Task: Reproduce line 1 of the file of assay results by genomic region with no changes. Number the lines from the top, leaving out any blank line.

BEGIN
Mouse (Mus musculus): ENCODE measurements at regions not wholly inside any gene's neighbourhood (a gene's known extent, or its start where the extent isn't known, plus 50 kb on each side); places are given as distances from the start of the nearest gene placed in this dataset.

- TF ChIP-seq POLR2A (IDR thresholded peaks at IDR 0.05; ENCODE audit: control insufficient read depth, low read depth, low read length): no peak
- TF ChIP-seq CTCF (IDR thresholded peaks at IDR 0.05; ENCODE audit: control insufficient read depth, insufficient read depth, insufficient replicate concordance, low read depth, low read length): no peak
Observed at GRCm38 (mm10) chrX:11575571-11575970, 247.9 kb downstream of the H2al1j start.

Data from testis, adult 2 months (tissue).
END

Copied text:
Mouse (Mus musculus): ENCODE measurements at regions not wholly inside any gene's neighbourhood (a gene's known extent, or its start where the extent isn't known, plus 50 kb on each side); places are given as distances from the start of the nearest gene placed in this dataset.